5.81  It may be that some sceptics will regard the arguments just advanced as heresies. But it must be emphasized that whatever position one adopts on the matter ought to accord paramount consideration to the best interests and protection of a present beneficiary and a nominated bank alike, rather than those of potential issuing banks and applicants. By way of illustration, it is not uncommon for a beneficiary to make a presentation less than four days prior to the expiry of a credit. More specifically, suppose a beneficiary presents a draft and a couple of documents to an issuing bank on 13 July 2009 under a credit containing 17 July 2009 as the deadline for presentation, and upon examination of them on 14 July the bank spots a valid discrepancy. Pursuant to the ‘reasonable time, not to exceed seven banking days’ rule stated in the old Article 13 (b), the issuing bank must determine on that same day (or, on account of the type and number of the documents involved, the next day, 15 July, at the latest) whether it would stand on its rights to reject the documents or honour them despite the irregularity. It was not entitled to defer making that decision until 22 July, the seventh banking day following the day it received the documents, otherwise it would violate the then Article 14 (b) and thus incur the sanction set forth in Article 14 (e). As will readily be (p. 149) observed, Article 13 (b) safeguarded the beneficiary’s interests in that the bank’s performance of its obligation would inevitably afford the beneficiary a precious opportunity to revise the documents and, at all events, re-tender them before the close of banking business on Friday 17 July when the life of the credit terminates.

5.82  In contrast, if the new clause is taken as establishing a rigid timeframe, the result in the hypothetical case sketched out above is startling: the issuing bank can keep the discovered discrepancy to itself until Monday 20 July (being the fifth banking day following receipt of the documents) when it is obligated to advise dishonour of the presentation. In that regard, regularizing the faulty documents will be out of the question, as the credit has already expired as of 17 July. The hapless presenting beneficiary or nominated bank will thus be unpaid despite having delivered documents some four days before the credit lapsed. Many an issuing bank will be glad of the opportunity to bring about this result at the urging of an applicant that happens to be a valuable customer or in circumstances where it is anxious about obtaining reimbursement under the underlying agreement for the issuance of the credit on the ground that the applicant who is to put it in funds has run into serious financial difficulties.

5.83  What it all boils down to is that a wooden application of the new timescale will enable unscrupulous examining issuing banks to frustrate otherwise curable defective tenders and considerably undermine the utility of letters of credit. It is to be hoped that if the occasion presents itself the courts will refuse to lend their resources to aid the devices of such a bank, but will instead welcome the position here put forward, namely that the Article 14 (b) timeframe for completing the examination of a presentation does not entitle an examining bank to sit on tendered documents until the fifth banking day following the day the tender is made to it.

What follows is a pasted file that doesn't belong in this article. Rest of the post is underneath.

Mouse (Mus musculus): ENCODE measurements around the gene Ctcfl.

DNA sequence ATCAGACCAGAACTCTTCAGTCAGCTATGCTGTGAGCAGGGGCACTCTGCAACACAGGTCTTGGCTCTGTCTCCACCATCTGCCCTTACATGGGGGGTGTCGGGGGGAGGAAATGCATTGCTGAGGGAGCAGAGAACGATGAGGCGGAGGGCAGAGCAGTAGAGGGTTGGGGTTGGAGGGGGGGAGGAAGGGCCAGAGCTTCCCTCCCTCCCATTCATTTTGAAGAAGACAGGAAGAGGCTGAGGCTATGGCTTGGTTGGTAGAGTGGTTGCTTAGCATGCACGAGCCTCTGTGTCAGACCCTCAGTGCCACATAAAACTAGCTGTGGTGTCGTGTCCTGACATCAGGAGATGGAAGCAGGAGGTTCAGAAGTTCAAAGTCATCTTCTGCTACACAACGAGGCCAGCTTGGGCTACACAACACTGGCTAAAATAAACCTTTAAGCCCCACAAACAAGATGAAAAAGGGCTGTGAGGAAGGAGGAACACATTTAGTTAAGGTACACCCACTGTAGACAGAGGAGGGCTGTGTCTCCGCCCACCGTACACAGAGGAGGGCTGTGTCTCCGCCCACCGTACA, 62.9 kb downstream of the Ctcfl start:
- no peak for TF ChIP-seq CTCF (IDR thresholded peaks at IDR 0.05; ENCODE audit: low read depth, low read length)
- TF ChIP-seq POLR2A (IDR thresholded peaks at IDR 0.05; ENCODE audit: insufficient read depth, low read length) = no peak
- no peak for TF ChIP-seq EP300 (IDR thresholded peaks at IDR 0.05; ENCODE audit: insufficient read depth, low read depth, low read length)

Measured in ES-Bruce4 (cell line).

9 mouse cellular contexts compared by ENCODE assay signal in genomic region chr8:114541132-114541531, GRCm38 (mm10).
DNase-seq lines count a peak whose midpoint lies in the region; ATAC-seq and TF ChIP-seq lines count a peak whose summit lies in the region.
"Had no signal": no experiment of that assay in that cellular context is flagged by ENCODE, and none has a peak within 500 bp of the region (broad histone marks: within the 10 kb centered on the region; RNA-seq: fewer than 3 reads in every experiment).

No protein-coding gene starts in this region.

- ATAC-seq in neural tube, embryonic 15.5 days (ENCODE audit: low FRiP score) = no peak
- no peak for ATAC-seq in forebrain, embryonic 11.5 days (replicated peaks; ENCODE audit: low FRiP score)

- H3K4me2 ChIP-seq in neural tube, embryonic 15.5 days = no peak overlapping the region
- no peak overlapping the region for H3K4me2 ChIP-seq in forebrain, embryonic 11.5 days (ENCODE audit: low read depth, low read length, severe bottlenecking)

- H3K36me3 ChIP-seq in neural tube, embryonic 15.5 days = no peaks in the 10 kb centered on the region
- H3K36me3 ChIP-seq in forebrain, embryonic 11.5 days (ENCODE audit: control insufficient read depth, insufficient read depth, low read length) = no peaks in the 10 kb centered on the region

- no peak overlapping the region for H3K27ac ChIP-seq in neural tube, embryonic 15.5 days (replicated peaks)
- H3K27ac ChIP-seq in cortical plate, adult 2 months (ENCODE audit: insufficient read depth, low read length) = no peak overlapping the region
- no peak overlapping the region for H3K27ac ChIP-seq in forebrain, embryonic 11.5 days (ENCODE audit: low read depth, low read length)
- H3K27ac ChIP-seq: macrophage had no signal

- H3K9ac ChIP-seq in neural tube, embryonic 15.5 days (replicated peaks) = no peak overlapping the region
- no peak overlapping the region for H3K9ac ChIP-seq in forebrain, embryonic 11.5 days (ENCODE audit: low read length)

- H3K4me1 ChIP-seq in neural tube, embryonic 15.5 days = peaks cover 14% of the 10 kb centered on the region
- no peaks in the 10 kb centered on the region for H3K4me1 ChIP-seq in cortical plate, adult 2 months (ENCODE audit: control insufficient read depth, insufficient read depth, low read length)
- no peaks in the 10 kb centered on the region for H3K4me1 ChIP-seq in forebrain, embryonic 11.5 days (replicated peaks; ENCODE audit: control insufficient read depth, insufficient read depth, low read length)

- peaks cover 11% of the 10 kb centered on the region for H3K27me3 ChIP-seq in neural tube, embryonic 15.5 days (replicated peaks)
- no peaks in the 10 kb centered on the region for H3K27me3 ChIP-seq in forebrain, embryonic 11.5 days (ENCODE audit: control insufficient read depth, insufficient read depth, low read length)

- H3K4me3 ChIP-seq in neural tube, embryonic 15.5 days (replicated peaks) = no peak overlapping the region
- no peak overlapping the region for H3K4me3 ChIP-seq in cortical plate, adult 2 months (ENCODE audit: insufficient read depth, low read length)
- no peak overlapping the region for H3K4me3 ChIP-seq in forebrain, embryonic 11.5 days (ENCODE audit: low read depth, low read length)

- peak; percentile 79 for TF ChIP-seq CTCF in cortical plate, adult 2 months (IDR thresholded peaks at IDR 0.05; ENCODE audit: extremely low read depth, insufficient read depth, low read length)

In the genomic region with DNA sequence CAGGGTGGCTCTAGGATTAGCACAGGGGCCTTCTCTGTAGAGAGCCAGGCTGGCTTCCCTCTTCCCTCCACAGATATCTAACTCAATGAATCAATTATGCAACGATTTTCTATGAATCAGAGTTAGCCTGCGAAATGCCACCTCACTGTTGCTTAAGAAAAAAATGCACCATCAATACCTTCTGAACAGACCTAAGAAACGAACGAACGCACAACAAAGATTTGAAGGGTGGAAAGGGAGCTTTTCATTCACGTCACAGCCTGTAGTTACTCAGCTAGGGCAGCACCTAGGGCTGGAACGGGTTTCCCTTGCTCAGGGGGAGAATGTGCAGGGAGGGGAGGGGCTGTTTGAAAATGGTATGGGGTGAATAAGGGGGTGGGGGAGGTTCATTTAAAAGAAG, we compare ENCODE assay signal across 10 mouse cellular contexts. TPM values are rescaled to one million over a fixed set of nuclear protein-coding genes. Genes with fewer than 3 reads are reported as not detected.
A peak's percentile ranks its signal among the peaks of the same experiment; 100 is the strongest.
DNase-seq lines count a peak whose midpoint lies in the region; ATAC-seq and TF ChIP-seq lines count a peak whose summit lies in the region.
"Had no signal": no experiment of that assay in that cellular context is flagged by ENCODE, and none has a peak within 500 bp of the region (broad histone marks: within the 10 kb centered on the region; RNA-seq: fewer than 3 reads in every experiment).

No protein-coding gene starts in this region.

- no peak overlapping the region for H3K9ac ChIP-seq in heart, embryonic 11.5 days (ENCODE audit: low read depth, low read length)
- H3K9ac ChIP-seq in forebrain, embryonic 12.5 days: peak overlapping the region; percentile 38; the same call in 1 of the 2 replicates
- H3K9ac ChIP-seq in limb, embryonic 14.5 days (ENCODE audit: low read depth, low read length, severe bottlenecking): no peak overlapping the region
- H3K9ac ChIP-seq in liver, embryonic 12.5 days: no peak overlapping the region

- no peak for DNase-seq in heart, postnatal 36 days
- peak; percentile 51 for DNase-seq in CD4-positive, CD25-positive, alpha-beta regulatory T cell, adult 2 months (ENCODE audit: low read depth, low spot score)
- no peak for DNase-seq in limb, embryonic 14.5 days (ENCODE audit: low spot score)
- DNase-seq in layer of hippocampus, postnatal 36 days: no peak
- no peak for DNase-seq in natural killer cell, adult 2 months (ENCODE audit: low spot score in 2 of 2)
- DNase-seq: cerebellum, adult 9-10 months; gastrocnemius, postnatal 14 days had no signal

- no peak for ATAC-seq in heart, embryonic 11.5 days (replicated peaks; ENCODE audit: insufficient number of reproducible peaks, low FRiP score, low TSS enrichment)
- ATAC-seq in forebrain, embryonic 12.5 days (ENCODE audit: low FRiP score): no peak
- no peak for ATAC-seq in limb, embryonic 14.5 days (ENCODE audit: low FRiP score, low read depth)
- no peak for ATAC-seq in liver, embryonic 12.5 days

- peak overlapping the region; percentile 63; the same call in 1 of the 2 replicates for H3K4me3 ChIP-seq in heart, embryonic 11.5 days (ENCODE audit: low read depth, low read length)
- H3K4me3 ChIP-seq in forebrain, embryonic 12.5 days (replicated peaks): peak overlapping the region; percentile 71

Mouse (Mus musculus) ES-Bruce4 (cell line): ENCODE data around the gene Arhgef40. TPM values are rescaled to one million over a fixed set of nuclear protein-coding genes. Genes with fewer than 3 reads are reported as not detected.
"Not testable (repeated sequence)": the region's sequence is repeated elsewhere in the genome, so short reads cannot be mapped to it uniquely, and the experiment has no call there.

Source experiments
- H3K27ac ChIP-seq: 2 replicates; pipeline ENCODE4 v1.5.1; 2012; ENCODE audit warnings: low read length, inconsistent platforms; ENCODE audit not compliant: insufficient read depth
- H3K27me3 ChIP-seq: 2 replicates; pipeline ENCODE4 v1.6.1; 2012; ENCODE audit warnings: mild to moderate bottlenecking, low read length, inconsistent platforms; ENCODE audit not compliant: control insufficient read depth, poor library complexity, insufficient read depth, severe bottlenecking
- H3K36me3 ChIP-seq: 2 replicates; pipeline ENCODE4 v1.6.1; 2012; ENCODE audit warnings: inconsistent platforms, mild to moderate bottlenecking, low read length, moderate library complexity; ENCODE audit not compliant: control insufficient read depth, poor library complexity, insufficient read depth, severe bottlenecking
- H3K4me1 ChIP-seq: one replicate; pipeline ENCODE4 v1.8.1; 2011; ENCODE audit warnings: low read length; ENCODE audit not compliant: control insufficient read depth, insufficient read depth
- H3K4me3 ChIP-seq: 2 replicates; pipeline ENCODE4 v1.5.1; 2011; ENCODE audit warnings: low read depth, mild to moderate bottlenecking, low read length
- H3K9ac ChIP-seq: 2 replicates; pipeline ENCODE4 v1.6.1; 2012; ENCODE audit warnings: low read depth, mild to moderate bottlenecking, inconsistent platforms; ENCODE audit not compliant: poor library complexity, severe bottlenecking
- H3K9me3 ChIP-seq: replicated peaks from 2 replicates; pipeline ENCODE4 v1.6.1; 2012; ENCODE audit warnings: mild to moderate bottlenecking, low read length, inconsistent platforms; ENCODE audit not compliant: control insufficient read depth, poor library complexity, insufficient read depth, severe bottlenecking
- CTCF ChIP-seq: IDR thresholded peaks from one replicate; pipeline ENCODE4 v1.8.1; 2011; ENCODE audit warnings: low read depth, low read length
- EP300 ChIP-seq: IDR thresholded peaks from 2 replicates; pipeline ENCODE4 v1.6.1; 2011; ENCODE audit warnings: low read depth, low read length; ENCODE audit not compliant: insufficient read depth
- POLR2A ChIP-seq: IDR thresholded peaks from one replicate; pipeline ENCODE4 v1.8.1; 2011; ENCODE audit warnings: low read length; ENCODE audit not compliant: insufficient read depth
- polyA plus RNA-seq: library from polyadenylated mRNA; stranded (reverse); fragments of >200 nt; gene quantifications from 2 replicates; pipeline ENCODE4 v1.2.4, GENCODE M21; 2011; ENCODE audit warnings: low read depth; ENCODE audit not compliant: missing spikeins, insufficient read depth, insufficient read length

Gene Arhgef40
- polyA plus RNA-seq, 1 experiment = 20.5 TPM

F. Conclusion

5.84  A presentee bank has an obligation to use reasonable care and diligence when examining a presentation under a credit, or transmitting a set of documents it chooses not to honour or negotiate to an issuing or confirming bank. On the surface, ascertaining the nature and precise scope of the duty might appear to be fraught with difficulties. For instance, it may be asked: why should a presentee nominated bank with no contractual obligation to act on its nomination be nevertheless treated as owing a duty in tort to a presenting beneficiary to live up to the standards of a reasonable international banker engaged in letter of credit operations? However, upon a close consideration of the matter, and with the aid of the prevailing principles established in decisions already discussed, it is legitimate to conclude that letter of credit law and banking practice cannot be expected to lend a sympathetic ear to a presentee bank that neglects to handle a presentation with the utmost care. As argued, the duty requires it to refrain from ignoring a tendered but unstipulated document if the unstipulated document materially complements the presented stipulated documents (classically illustrated by the very important Singapore case of Kumagai-Zenecon) or the unstipulated document reasonably shows that the applicant is perpetrating a fraud on the beneficiary (as occurred in Soproma, albeit nothing turned on the issue).